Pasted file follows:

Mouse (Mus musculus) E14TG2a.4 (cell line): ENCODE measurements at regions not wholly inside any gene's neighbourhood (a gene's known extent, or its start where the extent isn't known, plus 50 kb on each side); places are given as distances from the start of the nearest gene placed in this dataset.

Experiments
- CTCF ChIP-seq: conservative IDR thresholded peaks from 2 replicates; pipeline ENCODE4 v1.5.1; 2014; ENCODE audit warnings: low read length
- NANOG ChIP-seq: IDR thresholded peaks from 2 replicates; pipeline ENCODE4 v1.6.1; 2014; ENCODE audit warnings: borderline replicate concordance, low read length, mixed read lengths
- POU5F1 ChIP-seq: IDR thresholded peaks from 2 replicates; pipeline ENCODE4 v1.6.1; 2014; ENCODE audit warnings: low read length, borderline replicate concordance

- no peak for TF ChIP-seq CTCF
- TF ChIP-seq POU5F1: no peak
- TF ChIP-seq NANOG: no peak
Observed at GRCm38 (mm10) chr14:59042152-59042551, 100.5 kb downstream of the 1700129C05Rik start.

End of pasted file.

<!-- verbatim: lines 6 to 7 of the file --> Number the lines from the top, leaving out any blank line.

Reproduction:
- no peak for TF ChIP-seq CTCF
- TF ChIP-seq POU5F1: no peak